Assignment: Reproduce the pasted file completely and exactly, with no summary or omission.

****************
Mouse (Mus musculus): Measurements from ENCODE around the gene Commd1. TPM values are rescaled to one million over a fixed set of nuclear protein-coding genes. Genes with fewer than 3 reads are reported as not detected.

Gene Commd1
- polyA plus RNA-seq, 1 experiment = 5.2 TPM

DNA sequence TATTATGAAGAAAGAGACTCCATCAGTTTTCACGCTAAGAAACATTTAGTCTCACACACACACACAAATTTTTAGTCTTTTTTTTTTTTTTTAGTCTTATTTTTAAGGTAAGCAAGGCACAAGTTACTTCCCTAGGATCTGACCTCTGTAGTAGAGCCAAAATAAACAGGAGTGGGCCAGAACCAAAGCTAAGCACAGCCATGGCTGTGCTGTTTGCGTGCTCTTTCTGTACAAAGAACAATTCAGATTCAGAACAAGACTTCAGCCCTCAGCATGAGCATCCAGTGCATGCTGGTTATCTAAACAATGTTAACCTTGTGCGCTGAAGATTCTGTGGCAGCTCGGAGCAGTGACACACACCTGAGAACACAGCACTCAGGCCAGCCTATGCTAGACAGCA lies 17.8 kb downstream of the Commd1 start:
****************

Mouse (Mus musculus): Measurements from ENCODE around the gene Commd1. TPM values are rescaled to one million over a fixed set of nuclear protein-coding genes. Genes with fewer than 3 reads are reported as not detected.

Gene Commd1
- polyA plus RNA-seq, 1 experiment = 5.2 TPM

DNA sequence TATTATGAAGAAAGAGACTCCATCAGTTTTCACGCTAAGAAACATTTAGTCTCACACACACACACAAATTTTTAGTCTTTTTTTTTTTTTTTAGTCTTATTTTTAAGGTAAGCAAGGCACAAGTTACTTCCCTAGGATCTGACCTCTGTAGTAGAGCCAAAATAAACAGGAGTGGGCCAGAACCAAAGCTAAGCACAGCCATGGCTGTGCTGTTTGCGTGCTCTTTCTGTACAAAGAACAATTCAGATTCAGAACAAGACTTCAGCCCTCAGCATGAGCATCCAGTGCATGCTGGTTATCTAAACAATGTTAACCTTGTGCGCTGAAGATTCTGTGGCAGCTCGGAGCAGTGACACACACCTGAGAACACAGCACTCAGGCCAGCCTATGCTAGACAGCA lies 17.8 kb downstream of the Commd1 start: